• Great Park Championship Stadium becomes home of Orange County Soccer Club, Orange County’s only professional soccer team and official affiliate partner of the Los Angeles Football Club (LAFC) of Major League Soccer (MLS). Orange County SC is a part of the United Soccer League (USL), the fastest growing Division II professional soccer league in the world comprised of 34 teams across the United States.
  • Reached agreement with Wild Rivers for a new 30-acre water park in the Great Park.
Traffic Progress:
  • City Council did not approve a single new entitlement for housing or offices in 2017.
  • Reinstated Irvine Transportation/Traffic Commission (with my appointee, Ken Montgomery, as Chair).
  • Created and filled new City of Irvine staff position of Director of Transportation.
  • Curtailed traffic in and out of Concordia University.
  • Approved $19 million plan to reduce traffic congestion throughout Irvine.
  • Approved plan to widen University between MacArthur and Campus, adding a lane in each direction and upgrading traffic signals.
  • Working with CalTrans to upgrade and improve timing on 40 traffic signals near freeway ramps.
  • Working on pedestrian/bicycle bridge over Jamboree at Michelson.
  • Defeated proposed 1,960-unit “Travel Land” apartment complex at the 5 and Sand Canyon, based on negative impact on traffic congestion.
Environmental Progress:
  • Reinstated the Irvine Green Ribbon Environmental Commission (with me as Chair and my appointee, Krishna Hammond, as Vice-Chair).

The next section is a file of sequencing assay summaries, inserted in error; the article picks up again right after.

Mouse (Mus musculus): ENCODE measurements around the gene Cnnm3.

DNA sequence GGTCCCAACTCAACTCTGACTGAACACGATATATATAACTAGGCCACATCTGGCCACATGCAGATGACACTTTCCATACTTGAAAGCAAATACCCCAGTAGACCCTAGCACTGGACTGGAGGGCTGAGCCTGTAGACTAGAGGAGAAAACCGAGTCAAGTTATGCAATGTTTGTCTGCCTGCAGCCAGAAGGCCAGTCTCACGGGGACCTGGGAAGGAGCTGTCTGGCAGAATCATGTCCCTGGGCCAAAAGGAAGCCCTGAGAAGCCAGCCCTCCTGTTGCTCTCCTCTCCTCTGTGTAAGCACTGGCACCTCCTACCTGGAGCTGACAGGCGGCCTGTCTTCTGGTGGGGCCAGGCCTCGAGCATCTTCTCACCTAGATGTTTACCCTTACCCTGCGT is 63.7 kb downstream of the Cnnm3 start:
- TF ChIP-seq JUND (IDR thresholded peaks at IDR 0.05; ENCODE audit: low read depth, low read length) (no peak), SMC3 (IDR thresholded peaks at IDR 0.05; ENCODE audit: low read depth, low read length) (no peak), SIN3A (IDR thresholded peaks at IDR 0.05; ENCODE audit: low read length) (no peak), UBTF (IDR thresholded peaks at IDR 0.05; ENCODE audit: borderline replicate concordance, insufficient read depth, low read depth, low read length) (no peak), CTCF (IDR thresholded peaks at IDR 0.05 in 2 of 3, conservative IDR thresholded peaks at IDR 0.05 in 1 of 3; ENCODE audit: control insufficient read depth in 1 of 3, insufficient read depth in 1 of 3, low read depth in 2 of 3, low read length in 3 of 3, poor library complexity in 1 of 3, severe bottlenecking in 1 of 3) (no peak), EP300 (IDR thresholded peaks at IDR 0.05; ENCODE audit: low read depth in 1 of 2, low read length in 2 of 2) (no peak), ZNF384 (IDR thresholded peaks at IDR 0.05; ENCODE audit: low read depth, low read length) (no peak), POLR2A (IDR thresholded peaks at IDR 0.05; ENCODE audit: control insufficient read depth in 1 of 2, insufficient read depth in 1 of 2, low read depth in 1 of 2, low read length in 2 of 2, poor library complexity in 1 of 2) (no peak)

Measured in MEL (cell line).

• Organic Landscape Leadership Award from Pepperdine Center for Sustainability for Irvine’s exclusive use of organic non-toxic materials in its gardens, parks, and grounds-keeping.
  • 2017 Sustainable Government of the Year for recycling and waste reduction from Sustain OC.
  • 2017 Eco-Award from U.S. Green Building Council.
  • Continued working with Non-Toxic Irvine to ensure that all City of Irvine pest pressure is maintained organically, and that our public gardens and fields are not only beautiful, they are safe.
  • Worked with Irvine-based Wyland Foundation to provide education in water and ocean conservation.
 Civic, Educational, and Cultural Progress:
  • Expanded Northwood Gratitude and Honor Memorial.
  • Submitted bid for Amazon HQ2.
  • Opening of the new Charlie and Ling Zhang Musical Arts and Education Center, including Orange County Music and Dance, a non-profit school in Irvine, and headquarters for Arts OC and the Pacific Symphony.
  • All of Irvine’s high schools rated in the top 10% of the nation’s high schools.
  • Cadence Park School (K-8) opens in Great Park Neighborhoods.
  • Dedicated 125 acres of land from the former El Toro Marine Base for Orange County’s first veterans’ cemetery and held dedication ceremony attended by hundreds of veterans.
  • Opening of the Quail Hill Community Center.
  • UC Irvine breaks record with 116,192 undergraduate applications.
  • 16th Annual Global Village Festival.
  • 8th Annual Korean Festival.
  • 4th Annual Diwali Festival.
  • 4th Annual Persian New Year Nowruz Festival.
  • 3rd Annual Winter Wonderland Festival.
  • 12th Annual Orange County Fire Open House.
  • 3rd Annual Irvine Police Open House.
  • 1st Annual “Days of Remembrance” Proclamation, remembering the Holocaust and calling on all of us to be “vigilant against hatred, persecution, and tyranny.”
  • Deployed firefighters to Houston, saving thousands from flooding.
  • Deployed firefighters throughout California to fight worst fire season in California history.
  • Instituted first-ever Irvine Police Mounted Unit.